It's time to address the burning question singeing the lips of every American this summer: What will happen to Bryan Cranston's pork pie hat after "Breaking Bad" ends its run? Okay, maybe that's No. 2. The big one is who's going to be the Democratic presidential candidate in November of 2016? Thirty-eight months and counting.
Mark your calendar for August 28, the 50th anniversary of Martin Luther King's iconic "I Have A Dream" speech, which was delivered to more than 250,000 civil rights supporters from the steps of the Lincoln Memorial.
My big summer project has turned out to be redecorating my Chicago apartment. It all started because I told my landlord I was moving in order to gain a dishwasher and a vent above the stove. He countered with an offer to put both of them in and then some. That has created an interesting discussion among my friends about women and comic books that has been more disturbing than you might have thought possible.
SAN DIEGO -- This tourist Mecca has long been loved for the gleaming beaches along its 70-mile coastline where the sea caresses the sand. Now it's becoming known as the city where its Mayor allegedly gave unwanted caresses, butt pats and playful chokeholds to more than a dozen women.
"What do you mean, Americans have gotten ruder?"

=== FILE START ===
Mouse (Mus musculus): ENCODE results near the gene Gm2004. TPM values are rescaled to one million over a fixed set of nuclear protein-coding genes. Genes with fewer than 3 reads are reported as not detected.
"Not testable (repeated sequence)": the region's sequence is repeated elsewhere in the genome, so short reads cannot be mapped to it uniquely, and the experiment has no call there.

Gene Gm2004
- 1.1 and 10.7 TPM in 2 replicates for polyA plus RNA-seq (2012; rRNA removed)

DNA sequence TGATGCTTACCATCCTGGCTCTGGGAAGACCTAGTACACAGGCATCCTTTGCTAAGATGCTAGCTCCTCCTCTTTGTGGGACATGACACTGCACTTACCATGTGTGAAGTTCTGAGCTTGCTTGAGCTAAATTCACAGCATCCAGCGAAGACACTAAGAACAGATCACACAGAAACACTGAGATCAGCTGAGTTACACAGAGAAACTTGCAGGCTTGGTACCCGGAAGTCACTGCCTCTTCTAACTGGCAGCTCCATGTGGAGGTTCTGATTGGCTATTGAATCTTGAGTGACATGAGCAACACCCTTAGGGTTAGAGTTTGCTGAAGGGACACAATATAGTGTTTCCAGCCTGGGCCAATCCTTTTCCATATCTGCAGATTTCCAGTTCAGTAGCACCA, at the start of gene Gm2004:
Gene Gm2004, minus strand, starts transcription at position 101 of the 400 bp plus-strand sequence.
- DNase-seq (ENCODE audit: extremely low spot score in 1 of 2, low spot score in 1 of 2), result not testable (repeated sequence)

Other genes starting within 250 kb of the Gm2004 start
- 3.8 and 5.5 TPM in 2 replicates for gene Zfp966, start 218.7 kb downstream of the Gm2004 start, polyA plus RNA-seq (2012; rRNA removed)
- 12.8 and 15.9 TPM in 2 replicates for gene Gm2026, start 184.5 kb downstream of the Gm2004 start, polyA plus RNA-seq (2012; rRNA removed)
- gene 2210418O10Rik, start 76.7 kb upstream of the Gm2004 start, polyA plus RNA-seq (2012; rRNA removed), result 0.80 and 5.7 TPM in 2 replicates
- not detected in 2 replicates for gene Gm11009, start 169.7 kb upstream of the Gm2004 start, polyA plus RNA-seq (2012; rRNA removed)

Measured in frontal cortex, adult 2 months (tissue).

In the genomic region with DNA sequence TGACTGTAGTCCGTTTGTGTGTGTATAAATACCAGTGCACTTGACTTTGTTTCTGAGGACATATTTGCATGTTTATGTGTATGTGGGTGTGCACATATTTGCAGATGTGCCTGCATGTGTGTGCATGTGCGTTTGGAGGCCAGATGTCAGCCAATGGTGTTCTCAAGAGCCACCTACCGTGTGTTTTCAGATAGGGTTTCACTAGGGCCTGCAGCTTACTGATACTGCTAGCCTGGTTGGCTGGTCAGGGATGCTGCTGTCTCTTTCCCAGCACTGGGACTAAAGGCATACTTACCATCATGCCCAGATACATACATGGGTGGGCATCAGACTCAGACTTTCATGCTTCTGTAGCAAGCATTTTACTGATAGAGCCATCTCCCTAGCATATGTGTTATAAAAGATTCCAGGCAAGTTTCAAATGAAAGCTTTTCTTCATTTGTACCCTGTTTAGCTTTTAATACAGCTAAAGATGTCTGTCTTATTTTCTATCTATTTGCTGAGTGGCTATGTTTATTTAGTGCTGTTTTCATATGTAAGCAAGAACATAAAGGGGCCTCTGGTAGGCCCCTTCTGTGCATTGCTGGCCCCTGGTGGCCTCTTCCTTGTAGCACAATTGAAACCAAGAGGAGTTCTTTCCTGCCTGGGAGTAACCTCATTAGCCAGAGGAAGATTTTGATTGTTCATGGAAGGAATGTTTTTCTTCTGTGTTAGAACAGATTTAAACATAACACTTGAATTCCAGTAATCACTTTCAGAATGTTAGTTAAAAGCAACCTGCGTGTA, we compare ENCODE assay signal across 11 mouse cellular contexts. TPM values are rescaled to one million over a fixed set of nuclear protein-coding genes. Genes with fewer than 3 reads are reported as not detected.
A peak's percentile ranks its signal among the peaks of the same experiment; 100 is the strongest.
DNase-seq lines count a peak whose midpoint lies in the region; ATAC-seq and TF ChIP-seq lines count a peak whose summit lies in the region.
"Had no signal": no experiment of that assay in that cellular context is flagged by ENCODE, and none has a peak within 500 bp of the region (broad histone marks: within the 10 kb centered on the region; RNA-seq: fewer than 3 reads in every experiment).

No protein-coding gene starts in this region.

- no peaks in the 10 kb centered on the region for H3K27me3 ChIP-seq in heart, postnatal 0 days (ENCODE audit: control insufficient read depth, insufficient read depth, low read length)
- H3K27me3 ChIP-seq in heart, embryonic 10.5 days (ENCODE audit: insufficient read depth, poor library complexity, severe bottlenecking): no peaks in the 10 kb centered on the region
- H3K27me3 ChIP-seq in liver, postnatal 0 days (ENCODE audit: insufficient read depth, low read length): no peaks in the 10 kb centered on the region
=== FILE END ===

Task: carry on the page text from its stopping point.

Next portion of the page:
Just like AAA ratings on mortgage-backed securities led to Wall Street's 2008 disaster, a rash of accountability scandals might be precursors to a similar public school crash. After years of promises that test-driven accountability would yield miracles, scandals with school ratings are popping up all over the country. Unless we hold reformers as accountable as they hold students, these scandals could bring down our public school system the same way Wall Street almost innovated our economy back into the Stone Age.
I've been thinking about the sorry state of American culture, and that made me reminisce about the Cold War.
SAN JOSE, Calif. - All I know about climate, some say, is what's outside my window.
Once upon a time, there was a little red hen who lived on a farm past the woods. She was friends with a bossy but politically connected pig, a groveling sheep who worked as a flunky for the village and a scared little mouse who specialized in running away and hiding. Hey. Sometimes your friends are whoever lives on the farm next to you.
Anyone who has even bothered to read my columns over the last decade-plus knows I was never a huge fan of George W. Bush. I have always believed that the 43rd president was a decent man who tried to do the right thing but often failed, either because of bad advice or flawed ideology - or both. That said, Barack Obama has carried Bush bashing to a level that should astound all but the most hardened and cynical political observer.
Ownership changes at The Washington Post and Boston Globe have many people speculating anew about the future of newspapers. But whatever happens to these great publications probably won't mean much to you, me, or the paper that carries this column.
Whether you're arising from a long, luxurious sleep or frantically cleaning up melted crayons, surely you have a strong opinion on the cover story in the August 12 "Time" magazine: "The Childfree Life: When Having It All Means Not Having Children."